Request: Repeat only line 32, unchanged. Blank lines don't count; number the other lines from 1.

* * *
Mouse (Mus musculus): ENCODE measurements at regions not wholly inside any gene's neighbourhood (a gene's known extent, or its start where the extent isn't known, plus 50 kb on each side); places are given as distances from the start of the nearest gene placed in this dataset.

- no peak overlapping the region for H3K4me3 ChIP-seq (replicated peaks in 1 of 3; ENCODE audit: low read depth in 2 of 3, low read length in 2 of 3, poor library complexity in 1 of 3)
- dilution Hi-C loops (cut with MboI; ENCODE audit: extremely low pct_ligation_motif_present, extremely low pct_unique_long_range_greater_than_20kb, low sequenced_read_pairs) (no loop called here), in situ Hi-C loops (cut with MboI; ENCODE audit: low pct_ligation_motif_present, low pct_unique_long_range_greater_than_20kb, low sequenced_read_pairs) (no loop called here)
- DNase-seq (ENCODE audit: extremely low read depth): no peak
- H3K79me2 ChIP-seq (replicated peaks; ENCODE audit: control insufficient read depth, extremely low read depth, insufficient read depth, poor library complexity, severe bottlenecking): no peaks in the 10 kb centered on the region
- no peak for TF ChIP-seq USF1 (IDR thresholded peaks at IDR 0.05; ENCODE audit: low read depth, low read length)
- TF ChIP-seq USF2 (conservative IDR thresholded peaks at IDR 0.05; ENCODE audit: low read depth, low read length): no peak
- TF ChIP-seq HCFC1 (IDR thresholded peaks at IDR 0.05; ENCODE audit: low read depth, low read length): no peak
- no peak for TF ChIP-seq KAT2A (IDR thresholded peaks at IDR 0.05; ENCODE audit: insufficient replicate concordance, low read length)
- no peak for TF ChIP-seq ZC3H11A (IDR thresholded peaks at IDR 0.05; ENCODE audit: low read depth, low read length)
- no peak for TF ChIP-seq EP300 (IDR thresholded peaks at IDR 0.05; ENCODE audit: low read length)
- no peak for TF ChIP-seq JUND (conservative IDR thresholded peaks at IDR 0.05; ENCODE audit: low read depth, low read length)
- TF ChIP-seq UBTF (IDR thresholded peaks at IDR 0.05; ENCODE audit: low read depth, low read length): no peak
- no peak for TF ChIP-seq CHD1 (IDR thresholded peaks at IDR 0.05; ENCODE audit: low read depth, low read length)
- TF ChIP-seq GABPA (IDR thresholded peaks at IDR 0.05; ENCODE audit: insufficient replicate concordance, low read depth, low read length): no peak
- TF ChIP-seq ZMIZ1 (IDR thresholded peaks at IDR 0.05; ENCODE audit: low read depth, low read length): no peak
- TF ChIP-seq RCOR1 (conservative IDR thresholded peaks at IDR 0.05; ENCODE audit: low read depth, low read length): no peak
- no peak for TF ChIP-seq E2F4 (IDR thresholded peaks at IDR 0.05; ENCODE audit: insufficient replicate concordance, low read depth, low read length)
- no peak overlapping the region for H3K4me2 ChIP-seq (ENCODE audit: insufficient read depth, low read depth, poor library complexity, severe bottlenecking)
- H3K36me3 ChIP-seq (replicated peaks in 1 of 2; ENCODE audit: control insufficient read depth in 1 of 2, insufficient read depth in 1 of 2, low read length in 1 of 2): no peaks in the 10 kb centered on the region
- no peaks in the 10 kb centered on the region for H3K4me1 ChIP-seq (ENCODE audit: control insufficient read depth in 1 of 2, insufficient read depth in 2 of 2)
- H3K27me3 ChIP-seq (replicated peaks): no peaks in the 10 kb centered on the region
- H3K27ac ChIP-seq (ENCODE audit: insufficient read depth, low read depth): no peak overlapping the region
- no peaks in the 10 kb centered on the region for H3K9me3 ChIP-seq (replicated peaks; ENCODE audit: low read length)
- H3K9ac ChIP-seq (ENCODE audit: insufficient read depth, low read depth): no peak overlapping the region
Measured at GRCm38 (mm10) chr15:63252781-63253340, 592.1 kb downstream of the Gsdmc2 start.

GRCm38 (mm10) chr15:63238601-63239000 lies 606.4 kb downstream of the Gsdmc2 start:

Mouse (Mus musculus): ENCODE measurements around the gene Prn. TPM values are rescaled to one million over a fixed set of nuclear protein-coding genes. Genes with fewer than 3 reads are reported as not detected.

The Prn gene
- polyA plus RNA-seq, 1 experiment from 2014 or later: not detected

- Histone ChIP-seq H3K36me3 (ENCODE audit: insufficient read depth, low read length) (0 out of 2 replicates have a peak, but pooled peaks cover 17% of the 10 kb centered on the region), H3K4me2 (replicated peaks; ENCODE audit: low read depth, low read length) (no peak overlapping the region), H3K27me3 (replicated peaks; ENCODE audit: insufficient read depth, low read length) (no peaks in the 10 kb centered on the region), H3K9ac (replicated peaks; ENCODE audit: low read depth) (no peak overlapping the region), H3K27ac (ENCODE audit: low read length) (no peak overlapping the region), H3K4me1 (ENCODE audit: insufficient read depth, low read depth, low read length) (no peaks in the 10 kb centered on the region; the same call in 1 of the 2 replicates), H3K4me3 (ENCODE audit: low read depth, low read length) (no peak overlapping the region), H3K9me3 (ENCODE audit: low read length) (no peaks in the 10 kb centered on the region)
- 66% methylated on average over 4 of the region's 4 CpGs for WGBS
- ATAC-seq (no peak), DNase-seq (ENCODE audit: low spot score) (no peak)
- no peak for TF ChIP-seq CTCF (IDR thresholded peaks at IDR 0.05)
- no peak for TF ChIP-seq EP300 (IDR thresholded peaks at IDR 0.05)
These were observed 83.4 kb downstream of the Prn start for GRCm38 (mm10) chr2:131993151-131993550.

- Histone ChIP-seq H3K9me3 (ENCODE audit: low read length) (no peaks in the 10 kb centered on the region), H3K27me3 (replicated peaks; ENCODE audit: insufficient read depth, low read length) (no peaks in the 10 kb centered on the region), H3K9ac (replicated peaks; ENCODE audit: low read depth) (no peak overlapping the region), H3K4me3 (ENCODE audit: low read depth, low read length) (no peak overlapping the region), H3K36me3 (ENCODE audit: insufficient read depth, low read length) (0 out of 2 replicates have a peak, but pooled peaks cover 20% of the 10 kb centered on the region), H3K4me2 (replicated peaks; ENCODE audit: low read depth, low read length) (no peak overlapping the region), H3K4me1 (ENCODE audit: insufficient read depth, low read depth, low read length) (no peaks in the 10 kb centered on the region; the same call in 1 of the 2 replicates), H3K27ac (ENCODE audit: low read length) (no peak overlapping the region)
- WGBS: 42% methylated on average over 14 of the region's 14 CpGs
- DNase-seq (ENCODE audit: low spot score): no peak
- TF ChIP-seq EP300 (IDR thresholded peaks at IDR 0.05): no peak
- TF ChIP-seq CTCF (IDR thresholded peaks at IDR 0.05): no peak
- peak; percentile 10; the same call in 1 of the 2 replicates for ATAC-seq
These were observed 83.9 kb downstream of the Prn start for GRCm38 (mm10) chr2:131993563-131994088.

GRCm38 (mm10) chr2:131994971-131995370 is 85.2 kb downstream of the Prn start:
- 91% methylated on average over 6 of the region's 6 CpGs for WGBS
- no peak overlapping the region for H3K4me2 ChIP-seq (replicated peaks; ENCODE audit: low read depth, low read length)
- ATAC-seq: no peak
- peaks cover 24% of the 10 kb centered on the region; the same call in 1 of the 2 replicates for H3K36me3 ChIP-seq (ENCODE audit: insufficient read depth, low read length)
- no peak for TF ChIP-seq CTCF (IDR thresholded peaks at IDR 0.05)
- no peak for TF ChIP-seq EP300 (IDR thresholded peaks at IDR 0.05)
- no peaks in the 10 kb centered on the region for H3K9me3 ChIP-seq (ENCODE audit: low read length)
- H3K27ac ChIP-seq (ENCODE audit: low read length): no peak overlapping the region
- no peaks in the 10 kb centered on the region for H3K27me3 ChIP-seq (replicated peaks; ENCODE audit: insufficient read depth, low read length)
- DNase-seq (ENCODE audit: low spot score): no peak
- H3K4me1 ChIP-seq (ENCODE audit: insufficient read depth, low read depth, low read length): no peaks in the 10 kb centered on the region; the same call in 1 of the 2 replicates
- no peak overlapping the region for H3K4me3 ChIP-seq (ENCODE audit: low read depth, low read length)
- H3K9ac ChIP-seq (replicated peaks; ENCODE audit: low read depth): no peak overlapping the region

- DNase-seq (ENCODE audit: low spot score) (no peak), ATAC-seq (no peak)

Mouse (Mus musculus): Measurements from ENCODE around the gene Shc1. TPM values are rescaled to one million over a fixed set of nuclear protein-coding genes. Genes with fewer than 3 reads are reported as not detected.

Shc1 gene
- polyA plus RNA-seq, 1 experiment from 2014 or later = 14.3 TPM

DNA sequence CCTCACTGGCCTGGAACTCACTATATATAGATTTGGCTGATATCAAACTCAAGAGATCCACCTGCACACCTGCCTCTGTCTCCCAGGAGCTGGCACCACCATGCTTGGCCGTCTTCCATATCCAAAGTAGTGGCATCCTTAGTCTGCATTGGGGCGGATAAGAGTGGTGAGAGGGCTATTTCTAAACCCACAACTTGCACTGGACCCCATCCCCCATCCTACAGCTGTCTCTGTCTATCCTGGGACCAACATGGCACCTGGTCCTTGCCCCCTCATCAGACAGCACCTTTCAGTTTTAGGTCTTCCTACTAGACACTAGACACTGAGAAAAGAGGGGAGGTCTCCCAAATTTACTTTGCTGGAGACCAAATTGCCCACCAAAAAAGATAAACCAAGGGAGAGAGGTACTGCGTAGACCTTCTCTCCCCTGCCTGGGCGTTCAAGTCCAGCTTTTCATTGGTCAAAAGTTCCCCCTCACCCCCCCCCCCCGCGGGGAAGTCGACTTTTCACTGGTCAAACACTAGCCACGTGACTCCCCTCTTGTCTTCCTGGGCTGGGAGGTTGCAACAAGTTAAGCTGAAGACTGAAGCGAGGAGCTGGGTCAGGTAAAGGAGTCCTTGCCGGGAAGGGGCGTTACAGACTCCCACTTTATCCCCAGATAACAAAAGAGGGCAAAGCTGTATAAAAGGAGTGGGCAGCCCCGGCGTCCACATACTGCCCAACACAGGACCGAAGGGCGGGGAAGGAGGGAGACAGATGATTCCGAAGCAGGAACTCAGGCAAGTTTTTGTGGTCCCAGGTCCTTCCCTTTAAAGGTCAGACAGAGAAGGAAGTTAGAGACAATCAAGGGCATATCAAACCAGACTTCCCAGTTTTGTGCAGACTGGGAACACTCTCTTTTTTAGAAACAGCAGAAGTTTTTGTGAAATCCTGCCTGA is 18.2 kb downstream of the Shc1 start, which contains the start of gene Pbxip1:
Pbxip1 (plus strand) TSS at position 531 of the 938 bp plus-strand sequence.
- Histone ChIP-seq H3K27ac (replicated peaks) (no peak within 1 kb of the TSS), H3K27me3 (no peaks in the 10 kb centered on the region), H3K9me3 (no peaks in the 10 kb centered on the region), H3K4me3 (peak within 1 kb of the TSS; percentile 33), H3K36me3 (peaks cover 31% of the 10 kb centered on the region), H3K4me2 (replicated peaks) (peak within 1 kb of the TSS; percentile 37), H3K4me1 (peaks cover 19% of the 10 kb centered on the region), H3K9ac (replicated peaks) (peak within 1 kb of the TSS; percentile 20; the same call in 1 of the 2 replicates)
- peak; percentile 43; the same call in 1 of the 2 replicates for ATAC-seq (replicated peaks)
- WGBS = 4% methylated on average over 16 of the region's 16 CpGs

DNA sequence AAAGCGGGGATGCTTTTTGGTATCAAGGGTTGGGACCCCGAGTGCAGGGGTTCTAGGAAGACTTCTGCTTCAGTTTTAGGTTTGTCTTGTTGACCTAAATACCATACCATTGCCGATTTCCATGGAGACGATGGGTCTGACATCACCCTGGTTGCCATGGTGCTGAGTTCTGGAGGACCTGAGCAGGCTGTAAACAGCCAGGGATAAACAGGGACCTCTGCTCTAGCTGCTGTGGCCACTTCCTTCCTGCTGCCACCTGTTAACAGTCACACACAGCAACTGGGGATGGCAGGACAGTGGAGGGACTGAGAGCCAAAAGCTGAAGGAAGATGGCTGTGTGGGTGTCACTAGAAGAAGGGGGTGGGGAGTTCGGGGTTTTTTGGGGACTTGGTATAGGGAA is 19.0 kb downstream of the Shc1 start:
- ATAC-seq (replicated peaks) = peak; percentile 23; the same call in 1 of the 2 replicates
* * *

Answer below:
- 66% methylated on average over 4 of the region's 4 CpGs for WGBS